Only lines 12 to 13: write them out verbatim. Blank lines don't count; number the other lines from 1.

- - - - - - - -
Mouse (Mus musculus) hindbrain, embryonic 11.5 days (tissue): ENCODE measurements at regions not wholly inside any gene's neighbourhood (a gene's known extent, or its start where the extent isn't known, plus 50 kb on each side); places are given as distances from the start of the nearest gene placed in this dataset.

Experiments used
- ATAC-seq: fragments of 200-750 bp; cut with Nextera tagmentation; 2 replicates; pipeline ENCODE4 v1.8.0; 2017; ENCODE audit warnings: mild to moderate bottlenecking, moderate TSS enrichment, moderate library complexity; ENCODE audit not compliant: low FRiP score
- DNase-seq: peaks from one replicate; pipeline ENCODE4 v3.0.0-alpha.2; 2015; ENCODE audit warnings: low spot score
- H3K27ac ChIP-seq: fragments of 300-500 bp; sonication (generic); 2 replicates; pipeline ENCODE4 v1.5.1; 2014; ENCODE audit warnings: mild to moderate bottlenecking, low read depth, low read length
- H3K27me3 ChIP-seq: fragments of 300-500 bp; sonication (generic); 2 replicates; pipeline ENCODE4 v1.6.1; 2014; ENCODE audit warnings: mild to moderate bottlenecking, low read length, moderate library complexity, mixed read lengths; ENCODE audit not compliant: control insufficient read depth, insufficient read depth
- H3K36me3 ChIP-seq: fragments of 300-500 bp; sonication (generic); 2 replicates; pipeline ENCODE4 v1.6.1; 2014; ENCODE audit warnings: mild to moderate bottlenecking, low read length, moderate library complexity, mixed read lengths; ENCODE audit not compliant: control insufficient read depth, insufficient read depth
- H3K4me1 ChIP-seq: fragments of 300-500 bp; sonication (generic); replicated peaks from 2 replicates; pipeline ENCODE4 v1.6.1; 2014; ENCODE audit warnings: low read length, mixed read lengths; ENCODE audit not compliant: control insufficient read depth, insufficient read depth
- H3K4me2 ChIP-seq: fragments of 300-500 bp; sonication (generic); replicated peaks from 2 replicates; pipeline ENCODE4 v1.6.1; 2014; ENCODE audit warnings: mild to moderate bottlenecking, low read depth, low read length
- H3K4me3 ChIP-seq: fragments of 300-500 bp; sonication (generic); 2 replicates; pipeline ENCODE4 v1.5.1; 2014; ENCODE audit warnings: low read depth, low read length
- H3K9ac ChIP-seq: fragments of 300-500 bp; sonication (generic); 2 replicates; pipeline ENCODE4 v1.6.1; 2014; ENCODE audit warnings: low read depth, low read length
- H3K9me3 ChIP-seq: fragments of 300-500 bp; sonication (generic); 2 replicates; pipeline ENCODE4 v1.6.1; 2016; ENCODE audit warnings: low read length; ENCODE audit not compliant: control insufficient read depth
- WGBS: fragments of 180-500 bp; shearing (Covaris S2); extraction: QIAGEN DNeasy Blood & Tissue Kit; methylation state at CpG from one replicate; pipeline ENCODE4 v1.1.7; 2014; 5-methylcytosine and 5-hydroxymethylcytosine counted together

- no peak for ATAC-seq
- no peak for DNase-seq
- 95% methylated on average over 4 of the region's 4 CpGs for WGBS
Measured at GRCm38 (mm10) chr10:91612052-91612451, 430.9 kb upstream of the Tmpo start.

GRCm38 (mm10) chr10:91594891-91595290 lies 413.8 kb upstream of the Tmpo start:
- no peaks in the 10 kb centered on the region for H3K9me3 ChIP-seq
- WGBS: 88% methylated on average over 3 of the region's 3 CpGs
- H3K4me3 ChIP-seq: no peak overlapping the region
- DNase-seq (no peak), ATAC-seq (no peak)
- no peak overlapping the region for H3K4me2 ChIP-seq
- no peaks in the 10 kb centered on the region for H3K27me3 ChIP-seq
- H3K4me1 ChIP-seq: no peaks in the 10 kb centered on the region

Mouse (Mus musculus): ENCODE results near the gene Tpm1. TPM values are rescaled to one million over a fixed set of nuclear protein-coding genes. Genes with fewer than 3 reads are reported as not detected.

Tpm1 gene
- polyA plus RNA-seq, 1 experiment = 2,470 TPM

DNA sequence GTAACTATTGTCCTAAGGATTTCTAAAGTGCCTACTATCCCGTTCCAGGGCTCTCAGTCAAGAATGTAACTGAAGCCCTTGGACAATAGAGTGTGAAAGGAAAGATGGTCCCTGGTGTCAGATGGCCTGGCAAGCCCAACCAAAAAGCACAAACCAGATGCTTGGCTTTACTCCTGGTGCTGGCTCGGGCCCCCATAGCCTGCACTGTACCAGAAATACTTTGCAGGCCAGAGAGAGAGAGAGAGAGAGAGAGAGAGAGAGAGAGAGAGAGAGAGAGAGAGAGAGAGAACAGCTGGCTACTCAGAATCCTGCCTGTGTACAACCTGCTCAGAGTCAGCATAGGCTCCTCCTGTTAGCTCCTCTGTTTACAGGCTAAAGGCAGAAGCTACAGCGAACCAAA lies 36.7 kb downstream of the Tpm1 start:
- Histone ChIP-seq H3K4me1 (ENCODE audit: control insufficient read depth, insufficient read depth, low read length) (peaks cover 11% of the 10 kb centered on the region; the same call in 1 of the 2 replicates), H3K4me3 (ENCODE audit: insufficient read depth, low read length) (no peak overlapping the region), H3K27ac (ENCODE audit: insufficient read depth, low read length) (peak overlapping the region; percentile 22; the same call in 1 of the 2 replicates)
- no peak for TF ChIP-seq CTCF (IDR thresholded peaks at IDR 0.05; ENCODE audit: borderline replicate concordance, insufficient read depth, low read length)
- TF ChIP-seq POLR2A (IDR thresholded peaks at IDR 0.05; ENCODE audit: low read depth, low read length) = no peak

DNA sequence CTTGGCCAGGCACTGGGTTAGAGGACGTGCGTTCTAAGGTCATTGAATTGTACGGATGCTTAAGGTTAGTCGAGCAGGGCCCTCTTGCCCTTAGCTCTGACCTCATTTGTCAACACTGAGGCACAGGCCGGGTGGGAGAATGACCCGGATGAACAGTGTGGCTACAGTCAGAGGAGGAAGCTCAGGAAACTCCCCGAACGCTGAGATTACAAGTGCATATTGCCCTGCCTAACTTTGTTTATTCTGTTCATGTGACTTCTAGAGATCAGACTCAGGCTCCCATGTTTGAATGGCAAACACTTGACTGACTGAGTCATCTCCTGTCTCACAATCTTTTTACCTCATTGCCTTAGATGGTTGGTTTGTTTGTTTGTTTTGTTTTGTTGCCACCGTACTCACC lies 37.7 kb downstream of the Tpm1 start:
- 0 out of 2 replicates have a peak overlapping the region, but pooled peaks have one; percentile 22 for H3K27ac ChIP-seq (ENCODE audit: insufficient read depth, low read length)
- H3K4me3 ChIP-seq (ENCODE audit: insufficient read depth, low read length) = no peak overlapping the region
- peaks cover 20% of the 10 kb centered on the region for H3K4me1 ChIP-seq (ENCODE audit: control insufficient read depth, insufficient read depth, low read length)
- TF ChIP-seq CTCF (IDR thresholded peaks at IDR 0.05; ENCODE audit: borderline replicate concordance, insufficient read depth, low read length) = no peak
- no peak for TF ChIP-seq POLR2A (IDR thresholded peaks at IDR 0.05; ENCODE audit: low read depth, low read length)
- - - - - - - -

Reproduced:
- H3K9me3 ChIP-seq: fragments of 300-500 bp; sonication (generic); 2 replicates; pipeline ENCODE4 v1.6.1; 2016; ENCODE audit warnings: low read length; ENCODE audit not compliant: control insufficient read depth
- WGBS: fragments of 180-500 bp; shearing (Covaris S2); extraction: QIAGEN DNeasy Blood & Tissue Kit; methylation state at CpG from one replicate; pipeline ENCODE4 v1.1.7; 2014; 5-methylcytosine and 5-hydroxymethylcytosine counted together